The retail sector was also seeing subdued investment and hiring intentions, despite relatively strong levels of business confidence. "The rate of sales growth hasn't been strong and there's quite a bit of deflation," he said.

Economists react

ANZ Economist Mark Smith there was little in the QSBO that would have surprised the Reserve Bank. 

"The spirit of the QSBO is that increasing pressures on capacity are likely to prompt OCR hikes, but this continues to be a 2014 story," Smith said.

The New Zealand dollar was barely changed after the survey's release at 10 am.

ASB Economist Daniel Smith said one of the encouraging findings in the QSBO survey was a rise in hiring intentions to a net 17% from a net 9% in the June quarter (the strongest reading since late 2004), although actual hiring during the September quarter fell to 1% from 3% the previous quarter.

"That suggests that labour market conditions are likely to improve more rapidly," Smith.

Westpac Economist Michael Gordon said the survey suggested a modest tightening in inflation pressures. 

"Capacity utilisation is above-average and workers are increasingly difficult to find, but still relatively few firms have been able to increase their prices," he said.

BNZ Economist Craig Ebert said the QSBO showed the economy was headed for its speed limits with GDP expected to grow 1% in each of the September, December and March quarters.

"This will put the economy firmly into a position of excess demand, overall, given the economy’s speed limit is nowhere near 4% annualized, not much more than 2% we reckon. This will put upward pressure on inflation," Ebert said.

"On the signs of a stalling in investment in Canterbury we prefer to see the next quarter’s results before passing judgement," Ebert said.

"Growth in the region has been so abnormal that the odd pause for breath should not come as a great surprise. That the construction upswing is still very much underway is more than obvious from architects’ response to the latest QSBO," he said.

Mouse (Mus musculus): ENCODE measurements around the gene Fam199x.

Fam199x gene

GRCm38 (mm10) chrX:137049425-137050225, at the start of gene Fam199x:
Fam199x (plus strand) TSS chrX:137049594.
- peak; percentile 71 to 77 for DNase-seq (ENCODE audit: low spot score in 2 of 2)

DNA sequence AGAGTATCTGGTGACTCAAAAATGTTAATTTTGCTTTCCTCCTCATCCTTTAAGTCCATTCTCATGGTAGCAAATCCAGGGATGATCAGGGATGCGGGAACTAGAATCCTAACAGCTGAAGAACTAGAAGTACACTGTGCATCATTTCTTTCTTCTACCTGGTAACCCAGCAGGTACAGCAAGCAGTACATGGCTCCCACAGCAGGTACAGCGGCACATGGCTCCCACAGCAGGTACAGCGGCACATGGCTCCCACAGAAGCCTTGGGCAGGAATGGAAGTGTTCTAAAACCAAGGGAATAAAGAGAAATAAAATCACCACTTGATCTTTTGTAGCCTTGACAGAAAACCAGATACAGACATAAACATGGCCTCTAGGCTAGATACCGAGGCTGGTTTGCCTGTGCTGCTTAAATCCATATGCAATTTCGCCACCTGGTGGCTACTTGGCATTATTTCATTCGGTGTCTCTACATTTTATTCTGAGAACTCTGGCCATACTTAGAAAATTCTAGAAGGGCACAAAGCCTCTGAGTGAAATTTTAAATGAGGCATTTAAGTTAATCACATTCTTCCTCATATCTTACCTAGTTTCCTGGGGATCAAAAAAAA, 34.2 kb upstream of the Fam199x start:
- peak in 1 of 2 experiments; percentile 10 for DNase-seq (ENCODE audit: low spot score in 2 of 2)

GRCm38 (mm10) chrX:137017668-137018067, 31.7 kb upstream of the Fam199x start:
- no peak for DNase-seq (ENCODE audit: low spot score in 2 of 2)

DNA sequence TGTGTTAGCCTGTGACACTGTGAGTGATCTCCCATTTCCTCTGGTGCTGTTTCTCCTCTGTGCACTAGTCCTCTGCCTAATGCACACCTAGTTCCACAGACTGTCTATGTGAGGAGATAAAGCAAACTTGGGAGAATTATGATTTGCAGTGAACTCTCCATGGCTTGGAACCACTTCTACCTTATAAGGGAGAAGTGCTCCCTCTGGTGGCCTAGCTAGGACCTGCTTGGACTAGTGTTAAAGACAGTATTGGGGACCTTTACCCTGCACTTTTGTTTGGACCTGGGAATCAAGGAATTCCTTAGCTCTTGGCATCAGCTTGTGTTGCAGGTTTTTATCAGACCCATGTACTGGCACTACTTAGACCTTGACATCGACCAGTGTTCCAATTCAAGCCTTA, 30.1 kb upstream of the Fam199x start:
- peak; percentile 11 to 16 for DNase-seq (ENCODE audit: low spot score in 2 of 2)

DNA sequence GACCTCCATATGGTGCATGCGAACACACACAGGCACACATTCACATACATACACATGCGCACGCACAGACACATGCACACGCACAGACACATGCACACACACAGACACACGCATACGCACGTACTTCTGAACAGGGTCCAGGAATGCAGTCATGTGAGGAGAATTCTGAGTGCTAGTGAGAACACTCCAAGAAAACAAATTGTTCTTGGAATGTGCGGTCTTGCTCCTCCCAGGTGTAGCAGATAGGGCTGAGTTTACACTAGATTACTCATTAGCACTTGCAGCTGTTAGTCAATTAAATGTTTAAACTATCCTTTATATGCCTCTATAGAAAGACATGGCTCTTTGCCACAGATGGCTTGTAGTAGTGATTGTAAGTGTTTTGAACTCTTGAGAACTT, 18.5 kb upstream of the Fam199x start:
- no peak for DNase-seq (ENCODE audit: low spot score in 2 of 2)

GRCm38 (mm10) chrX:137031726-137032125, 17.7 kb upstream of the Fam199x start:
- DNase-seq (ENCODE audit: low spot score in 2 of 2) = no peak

"Indeed, their view about their work got even more stratospheric, especially via a sharply improved view on Government projects."

Q3 2013
Q2 2013
Business confidence next 6 months (s.a.)
Own activity next 3 months (s.a.)
Capacity utilisation
Intend to raise prices next 3 months
Expect higher costs next 3 months
Ease of finding skilled labour past 3 months
Ease of finding unskilled labour past 3 months
Employment intentions next 3 months
Investment intentions (building) next 12 months
Investment intentions (plant & machinery) next 12 months
Profitability next 3 months

(Updated with more detail, quotes, chart, correction to number of businesses surveyed, economists' reaction)

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FYI Updated with economists' reaction, detail, quotes, tables and fairly scary looking chart for Canterbury.
Let's hope it's a one-off

If you tell folk there will be more deckchairs tomorrow and fail to tell them about the wet carpets up forward, they will exhibit confidence. If you then survey that 'confidence', and use it to opine that there won't be a sinking.....
How about someone reading off the Plimsoll Line, up forward? Facts are always good.

Have you noticed that of late the Dark Lord of Gloomsterisation , Bernard " Hivey " Hickey , has become less bearish on life , the universe and everything ...
... he's been absolutely brimming with confidence , bringing us a series of articles with more green shoots than a vegan's tea party ....
Good on yer Bernard , walking in the sunshine once more ..... Joy !

There are limits to this I know *but* it does seem to me many people are about as happy as they let themselves be.

It seems like Selwyn District is profiting substantially from the Christchurch Earthquake and Christchurch City Council's/CERA's bungling recovery efforts.